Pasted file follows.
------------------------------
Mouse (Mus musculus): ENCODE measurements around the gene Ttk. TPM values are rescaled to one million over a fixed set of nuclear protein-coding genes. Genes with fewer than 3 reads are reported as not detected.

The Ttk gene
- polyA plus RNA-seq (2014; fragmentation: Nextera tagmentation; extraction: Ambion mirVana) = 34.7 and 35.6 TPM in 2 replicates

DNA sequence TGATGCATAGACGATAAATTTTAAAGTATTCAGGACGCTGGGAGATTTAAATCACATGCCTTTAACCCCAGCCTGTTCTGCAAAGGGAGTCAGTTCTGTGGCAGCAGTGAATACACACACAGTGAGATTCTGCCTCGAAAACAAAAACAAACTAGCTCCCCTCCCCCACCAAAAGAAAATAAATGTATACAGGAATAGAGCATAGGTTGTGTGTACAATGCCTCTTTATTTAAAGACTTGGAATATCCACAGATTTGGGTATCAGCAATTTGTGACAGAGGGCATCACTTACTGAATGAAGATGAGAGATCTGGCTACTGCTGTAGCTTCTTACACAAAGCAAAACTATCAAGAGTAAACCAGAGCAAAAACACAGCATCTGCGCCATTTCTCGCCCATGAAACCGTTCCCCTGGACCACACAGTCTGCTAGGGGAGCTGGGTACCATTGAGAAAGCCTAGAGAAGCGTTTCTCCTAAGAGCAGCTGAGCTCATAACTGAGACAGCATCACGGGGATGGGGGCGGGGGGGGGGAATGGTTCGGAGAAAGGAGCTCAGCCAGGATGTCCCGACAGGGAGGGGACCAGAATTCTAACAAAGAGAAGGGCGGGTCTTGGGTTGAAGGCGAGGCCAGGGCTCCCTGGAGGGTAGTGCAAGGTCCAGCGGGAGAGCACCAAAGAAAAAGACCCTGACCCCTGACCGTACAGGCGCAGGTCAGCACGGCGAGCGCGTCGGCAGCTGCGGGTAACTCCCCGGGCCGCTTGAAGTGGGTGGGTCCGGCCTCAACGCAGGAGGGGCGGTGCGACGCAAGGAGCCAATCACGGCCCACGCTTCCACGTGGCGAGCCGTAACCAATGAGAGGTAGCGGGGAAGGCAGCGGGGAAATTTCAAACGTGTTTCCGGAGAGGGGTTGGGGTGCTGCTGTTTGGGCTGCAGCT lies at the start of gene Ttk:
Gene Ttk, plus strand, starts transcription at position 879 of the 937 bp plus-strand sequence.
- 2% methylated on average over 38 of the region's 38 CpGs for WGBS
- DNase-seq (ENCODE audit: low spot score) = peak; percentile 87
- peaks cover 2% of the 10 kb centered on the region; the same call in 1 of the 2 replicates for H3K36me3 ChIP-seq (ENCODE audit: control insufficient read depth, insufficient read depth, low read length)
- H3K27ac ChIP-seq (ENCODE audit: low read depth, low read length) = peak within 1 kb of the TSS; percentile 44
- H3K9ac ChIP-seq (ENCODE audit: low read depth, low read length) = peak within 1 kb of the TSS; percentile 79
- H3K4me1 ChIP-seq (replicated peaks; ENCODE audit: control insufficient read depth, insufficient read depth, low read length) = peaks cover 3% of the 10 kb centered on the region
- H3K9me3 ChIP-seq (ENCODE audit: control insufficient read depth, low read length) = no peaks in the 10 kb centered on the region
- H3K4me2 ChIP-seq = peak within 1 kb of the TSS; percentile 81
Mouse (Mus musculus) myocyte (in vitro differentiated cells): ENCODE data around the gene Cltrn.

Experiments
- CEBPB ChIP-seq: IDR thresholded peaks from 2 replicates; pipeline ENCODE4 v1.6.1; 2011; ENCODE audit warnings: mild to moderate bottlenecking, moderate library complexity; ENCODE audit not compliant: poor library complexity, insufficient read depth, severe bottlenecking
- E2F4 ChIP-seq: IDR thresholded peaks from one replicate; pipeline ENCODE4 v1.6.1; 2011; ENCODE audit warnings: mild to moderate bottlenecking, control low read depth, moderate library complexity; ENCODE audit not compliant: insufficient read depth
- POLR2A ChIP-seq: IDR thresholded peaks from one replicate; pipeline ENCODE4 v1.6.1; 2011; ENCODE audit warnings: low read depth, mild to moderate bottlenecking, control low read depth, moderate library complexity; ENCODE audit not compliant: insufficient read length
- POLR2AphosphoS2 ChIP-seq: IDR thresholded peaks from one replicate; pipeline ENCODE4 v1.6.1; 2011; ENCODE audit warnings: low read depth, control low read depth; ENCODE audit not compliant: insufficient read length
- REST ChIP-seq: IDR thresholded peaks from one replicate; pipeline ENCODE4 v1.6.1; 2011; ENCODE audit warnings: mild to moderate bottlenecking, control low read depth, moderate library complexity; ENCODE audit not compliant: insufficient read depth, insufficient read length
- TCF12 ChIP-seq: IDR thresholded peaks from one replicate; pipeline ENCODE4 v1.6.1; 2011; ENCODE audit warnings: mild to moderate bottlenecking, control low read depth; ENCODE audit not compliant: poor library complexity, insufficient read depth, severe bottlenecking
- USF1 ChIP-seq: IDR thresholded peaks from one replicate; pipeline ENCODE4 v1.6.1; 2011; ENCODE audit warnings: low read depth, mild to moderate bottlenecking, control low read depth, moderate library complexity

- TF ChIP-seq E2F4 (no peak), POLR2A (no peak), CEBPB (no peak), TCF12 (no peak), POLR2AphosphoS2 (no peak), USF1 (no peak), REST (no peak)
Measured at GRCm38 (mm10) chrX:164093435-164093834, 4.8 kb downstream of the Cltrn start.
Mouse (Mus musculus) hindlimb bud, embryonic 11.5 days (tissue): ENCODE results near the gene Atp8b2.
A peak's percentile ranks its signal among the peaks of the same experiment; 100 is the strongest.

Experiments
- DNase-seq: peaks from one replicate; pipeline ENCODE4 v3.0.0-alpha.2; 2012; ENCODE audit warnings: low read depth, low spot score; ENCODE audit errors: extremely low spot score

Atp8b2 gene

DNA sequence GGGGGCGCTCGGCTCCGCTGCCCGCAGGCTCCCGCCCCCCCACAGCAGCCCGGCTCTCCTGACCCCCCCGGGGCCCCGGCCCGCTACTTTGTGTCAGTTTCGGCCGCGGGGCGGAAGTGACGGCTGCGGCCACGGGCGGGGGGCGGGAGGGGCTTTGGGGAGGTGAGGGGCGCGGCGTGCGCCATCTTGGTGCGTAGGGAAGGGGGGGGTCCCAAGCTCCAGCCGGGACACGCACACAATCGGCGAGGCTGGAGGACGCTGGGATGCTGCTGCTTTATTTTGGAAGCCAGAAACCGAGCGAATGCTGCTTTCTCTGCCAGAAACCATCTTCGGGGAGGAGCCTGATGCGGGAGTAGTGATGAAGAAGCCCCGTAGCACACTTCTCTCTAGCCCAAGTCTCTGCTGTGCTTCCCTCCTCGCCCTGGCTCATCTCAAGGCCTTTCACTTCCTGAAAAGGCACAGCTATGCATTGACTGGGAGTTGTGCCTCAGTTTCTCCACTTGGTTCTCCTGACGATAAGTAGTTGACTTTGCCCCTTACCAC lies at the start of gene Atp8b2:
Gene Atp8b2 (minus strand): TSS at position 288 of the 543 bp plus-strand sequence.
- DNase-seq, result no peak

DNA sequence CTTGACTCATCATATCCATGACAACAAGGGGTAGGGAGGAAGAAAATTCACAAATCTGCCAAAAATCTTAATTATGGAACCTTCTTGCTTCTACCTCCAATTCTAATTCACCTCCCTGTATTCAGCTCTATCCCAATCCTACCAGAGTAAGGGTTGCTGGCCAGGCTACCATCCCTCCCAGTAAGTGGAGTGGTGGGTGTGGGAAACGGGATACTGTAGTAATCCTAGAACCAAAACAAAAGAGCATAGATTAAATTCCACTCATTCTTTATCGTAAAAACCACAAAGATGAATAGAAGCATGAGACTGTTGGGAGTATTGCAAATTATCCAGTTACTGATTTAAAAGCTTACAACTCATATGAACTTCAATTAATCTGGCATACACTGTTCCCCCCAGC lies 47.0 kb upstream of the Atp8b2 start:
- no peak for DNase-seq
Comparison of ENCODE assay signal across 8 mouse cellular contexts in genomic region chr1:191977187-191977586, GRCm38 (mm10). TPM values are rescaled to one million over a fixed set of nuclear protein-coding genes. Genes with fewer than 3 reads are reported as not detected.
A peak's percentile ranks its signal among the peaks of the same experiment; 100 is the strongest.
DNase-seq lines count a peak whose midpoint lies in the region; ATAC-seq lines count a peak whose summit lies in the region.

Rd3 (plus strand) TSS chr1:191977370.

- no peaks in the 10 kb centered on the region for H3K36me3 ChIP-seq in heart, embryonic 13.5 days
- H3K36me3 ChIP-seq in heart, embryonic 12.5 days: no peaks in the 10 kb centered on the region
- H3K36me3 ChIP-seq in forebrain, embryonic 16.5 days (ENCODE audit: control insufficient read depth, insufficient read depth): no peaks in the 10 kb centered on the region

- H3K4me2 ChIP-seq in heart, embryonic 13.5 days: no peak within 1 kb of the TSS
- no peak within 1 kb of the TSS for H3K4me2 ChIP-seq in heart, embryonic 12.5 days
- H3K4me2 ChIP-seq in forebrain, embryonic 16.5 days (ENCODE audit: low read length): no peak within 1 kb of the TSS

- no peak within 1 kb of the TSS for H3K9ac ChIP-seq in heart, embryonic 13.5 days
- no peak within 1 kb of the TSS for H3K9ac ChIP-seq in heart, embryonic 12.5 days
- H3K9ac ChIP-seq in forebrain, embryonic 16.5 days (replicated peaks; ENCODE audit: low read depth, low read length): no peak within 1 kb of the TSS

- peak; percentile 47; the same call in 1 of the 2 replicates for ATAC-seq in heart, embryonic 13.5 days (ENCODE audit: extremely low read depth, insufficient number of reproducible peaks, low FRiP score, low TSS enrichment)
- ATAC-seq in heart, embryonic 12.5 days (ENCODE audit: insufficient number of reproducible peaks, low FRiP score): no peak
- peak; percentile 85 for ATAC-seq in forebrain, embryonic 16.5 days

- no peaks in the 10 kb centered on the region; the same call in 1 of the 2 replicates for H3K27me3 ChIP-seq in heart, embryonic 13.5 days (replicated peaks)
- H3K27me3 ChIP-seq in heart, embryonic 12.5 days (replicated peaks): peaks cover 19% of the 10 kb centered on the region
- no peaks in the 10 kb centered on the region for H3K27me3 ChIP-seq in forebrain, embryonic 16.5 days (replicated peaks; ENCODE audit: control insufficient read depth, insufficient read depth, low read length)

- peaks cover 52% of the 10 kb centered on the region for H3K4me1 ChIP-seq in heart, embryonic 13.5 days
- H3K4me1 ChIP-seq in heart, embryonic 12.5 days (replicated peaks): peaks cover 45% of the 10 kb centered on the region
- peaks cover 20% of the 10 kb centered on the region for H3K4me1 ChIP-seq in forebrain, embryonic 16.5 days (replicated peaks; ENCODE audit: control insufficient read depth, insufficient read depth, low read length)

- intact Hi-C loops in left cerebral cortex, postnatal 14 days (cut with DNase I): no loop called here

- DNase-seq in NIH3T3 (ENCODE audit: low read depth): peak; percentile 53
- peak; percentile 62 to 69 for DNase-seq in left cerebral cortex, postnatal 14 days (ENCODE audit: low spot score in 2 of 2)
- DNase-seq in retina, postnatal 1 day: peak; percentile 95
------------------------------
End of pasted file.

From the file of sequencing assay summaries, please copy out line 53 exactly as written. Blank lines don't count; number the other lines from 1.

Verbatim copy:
- no peaks in the 10 kb centered on the region for H3K27me3 ChIP-seq in forebrain, embryonic 16.5 days (replicated peaks; ENCODE audit: control insufficient read depth, insufficient read depth, low read length)